Can someone please petition the feeble McNally and his fellow "Buggins' Turners" of the MoJ to split the multiple roles of Kevin Delaney?

The onerous nature of executing the roles of MD of Sark entire economy, and editor of the SEM and guardian of Sark's "Free Press" - AND the underminer of confidence in Sark by his weekly whining to a list of world leaders - is surely beyond the scope of one man?

The only "freedom" that the SNL provides is freedom from any responsibility - such declining to publish criticism of his own endlessly intemperate outbursts. No doubt Sir Norman Browse will be targeted as an agent of fascism in the next issue.

Ian D

One on the many ironies of the latest SNL is that KD habitually refers to the Seigneur as the “autocratic feudal Lord and his followers!”

Er... that's how elections work: leaders and followers. And history show that the more autocratic the leadership, the better – more things get done with less time wasted on endless mealy-mouthed newspeak wibble or claiming expenses. The UK is desperate for strong government while a coalition of disgraced journeyperson professional politicians just “fiddle”.

Although Michael Beaumont has not been formally elected, only the most rabidly determined of those willing to accept SNL propaganda at face value could fail to see the relevance of his and Reg’s perspective and experience being carried forward with Sark's evolving government process.

Sensibly, the electors continue to avoid anyone the SNL has tried the endorse. The SNL's moral authority on the matter of democracy is consequently less than nothing, and the only reason for its continued war of attrition (apart from the fees enjoyed by various “advisors”) would seem to be the hope that it will grind down the democracy of Sark through sheer exhaustion - so that the SEM can prevail without opposition. How DARE the SNL claim to be the guardian of the free press?

As for a tirade against Sir Norman Browse and claims that the electors did not know what the candidates stand for, all anyone wants to know is that they stand for anything but the SNL’s poisonous efforts to divide the community. Sir Norman is the latest observer who has not been as easily conned as KD had hoped.

Overall, the relentless effort to pretend that an island community of 600 should be forced by an outside commercial interest – apparently against the will of its inhabitants – to operate like an EU bureaucracy, is beyond absurd.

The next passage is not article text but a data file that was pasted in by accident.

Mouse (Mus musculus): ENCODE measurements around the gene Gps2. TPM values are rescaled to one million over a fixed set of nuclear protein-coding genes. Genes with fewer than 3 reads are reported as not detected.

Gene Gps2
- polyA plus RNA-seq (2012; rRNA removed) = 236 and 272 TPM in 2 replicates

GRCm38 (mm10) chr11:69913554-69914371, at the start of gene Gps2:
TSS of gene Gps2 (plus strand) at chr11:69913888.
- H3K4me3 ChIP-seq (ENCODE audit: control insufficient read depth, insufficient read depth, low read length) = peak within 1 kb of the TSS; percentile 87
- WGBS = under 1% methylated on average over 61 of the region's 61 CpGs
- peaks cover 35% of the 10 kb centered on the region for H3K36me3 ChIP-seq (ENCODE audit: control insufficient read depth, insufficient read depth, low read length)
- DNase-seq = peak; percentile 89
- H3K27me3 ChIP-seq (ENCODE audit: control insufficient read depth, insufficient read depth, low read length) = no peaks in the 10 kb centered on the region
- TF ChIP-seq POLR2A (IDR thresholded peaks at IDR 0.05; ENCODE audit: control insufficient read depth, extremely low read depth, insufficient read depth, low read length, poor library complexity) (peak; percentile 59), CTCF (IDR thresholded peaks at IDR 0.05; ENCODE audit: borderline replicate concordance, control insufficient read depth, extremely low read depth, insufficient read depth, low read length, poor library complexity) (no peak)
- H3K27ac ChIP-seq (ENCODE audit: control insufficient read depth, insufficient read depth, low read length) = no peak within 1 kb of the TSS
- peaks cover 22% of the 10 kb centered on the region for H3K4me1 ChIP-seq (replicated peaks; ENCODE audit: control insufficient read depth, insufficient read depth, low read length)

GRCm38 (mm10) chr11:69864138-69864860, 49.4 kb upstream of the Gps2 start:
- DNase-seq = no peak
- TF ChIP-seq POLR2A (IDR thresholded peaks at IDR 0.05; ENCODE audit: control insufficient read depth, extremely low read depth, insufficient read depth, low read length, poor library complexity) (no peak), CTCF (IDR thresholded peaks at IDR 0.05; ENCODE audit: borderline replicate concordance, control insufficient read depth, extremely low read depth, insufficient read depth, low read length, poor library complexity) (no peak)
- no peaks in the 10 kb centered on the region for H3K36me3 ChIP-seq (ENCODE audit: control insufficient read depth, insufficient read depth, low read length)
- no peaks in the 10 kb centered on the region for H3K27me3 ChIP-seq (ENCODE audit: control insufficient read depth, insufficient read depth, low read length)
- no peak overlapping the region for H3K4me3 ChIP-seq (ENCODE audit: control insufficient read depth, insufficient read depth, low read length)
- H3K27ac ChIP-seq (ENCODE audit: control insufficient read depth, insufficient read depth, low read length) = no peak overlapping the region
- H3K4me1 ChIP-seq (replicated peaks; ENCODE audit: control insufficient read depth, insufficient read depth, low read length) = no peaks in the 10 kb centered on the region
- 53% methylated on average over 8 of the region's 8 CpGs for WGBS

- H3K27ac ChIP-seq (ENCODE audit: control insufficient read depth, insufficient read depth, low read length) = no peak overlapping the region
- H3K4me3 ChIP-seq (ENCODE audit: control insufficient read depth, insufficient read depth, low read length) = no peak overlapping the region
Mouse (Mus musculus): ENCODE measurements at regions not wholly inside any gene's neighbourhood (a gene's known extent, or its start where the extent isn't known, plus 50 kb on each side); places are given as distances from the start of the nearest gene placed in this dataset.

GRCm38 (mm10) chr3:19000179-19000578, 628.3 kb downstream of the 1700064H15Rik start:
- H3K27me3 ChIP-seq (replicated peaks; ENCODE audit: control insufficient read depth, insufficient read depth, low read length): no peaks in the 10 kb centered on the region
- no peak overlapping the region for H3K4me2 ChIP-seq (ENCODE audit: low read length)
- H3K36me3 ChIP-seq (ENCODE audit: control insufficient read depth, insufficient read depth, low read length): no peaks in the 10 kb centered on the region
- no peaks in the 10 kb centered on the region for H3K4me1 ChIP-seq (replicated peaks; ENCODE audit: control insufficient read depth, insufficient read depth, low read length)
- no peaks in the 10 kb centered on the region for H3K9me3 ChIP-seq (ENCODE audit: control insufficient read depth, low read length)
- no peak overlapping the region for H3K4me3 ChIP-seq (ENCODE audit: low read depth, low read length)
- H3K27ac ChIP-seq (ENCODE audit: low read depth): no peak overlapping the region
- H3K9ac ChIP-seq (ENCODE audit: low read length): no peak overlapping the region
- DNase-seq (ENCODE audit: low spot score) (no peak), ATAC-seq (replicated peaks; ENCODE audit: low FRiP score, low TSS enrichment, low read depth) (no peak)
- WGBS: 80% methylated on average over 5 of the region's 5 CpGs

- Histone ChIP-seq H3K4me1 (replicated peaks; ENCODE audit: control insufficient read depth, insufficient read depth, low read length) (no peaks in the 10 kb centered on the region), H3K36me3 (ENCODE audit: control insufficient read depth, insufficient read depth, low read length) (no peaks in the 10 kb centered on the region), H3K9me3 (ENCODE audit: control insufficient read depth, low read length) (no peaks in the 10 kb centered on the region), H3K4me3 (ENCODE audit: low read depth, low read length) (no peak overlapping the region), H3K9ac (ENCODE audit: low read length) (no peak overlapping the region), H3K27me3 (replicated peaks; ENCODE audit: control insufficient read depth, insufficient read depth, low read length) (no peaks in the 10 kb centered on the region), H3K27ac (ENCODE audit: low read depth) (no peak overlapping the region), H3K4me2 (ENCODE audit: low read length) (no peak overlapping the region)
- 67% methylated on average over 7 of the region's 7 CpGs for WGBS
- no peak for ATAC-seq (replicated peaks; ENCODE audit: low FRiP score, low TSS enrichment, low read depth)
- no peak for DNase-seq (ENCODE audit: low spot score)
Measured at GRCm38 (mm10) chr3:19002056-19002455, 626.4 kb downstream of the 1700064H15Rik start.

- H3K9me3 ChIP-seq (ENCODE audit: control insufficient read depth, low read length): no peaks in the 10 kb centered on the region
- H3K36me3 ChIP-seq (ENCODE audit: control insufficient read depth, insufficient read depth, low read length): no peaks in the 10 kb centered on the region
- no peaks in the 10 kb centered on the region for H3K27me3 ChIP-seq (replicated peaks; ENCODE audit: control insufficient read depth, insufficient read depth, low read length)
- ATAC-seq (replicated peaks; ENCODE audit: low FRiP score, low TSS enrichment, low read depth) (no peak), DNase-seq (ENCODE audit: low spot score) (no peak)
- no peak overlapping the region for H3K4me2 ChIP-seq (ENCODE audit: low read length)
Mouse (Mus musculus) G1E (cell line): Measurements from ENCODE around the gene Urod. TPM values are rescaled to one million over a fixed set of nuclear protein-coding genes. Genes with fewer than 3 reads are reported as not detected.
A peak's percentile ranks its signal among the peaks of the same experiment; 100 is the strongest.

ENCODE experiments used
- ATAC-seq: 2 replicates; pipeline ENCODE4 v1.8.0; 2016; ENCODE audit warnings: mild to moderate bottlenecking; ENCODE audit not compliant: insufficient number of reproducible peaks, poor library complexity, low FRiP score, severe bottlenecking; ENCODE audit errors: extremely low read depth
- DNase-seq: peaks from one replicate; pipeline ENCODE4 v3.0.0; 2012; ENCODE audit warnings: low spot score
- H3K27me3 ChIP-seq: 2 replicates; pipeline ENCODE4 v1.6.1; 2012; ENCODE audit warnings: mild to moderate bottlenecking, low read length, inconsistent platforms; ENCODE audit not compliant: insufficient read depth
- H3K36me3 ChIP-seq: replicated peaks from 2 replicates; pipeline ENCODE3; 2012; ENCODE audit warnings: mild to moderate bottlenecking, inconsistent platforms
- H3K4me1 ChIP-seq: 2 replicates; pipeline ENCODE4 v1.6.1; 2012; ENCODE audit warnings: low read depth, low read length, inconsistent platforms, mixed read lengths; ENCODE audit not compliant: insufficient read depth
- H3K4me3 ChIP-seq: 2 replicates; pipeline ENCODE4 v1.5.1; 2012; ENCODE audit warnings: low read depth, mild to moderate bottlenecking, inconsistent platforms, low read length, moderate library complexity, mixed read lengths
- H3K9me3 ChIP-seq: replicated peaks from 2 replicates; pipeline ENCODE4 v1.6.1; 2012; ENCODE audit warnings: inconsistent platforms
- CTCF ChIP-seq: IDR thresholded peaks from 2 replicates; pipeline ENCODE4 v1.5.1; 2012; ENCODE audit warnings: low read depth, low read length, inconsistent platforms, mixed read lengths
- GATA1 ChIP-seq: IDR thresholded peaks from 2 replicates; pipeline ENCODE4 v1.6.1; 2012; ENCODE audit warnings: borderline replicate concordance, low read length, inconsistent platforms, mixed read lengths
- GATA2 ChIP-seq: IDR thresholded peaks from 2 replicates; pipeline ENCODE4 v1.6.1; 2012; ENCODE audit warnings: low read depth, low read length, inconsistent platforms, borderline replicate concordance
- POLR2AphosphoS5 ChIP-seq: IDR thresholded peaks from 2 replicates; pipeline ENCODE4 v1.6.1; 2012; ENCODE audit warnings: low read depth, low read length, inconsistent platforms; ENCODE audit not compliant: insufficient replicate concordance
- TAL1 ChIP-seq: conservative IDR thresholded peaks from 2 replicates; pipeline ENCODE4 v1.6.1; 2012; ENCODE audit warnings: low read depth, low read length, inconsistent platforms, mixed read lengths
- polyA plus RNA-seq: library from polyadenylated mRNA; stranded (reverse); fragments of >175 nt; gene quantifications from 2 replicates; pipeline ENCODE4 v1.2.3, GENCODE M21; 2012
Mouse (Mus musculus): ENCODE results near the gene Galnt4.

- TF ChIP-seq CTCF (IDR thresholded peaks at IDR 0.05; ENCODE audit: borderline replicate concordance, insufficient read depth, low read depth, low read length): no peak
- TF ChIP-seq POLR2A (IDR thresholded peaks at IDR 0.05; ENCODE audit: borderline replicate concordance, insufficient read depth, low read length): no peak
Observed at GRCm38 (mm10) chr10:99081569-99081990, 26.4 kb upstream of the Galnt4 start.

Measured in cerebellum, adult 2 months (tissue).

The Sarkee Times


Phil Falle complains in today’s Guernsey Press that

an unbroken line, which has been an integral part of Sark’s history for the last 338 years, is to be broken. … The title of seneschal was instituted by letters patent in 1675 in the reign of Charles II … hundreds of years of Sark history bites the dust

A refresher of Sark’s history in order. The first Sark Court was established on 27 October 1579 by the people of Sark, without Royal sanction. It consisted of an elected Bailiff and 12 elected Jurats. The Court acted by holding Chief Pleas which all inhabitants were entitled to attend. Minutes of the 27 October 1579 meeting record that the Court was established for the purpose of observance of the laws, customs and usages of Jersey.

[TIG Admin note - please click the link above to read the full article]

While in the view of this author (as well as the unappealed and final judgment of the British Court of Appeal), the splitting of the Seneschal's dual role was necessary, the question remains whether this will solve all the problems created by the 2008 reform law. This author, at least, is sceptical.


Splitting the dual role of the Seneschal will mostly give the SNL an opportunity to rant at one more public figure, and provide more scope for driving mischievous wedges in the community.

As regards the lessons of history, what is there about the democratic EU of 2013 with its multiple £trillion deficits, and the use of CS gas and water canons for population control that Sark should be seeking to achieve by its supine acceptance of any old nonsense the MoJ or SEM imposes?

The Sarkee Times

There is a lot of criticism of the MoJ in the article, is there not (note the admin (understandably) edited out the body of the article, presumably for reasons of length, but the link to the full article remains in the text)? As you will see from the article and what I have written elsewhere, I am in agreement with you re. MoJ impositions.

There is nothing in this article about the EU, the £trillion deficits, the CS gas, the water canons, population control, etc. since it is not directly related to the current story, but I, of course, wholeheartedly agree with your (implied) view of the EU, as I hope is crystal clear from both articles published on the Sarkee Times web site as well as what I have written elsewhere.

Sark's Saga


A talk by David Lowenthal (Emeritus Professor David Lowenthal has studied small islands for sixty years)

Emeritus Professor of Geography at University College London

at the Island Hall Sark on the 11th of January 2013

120 people attended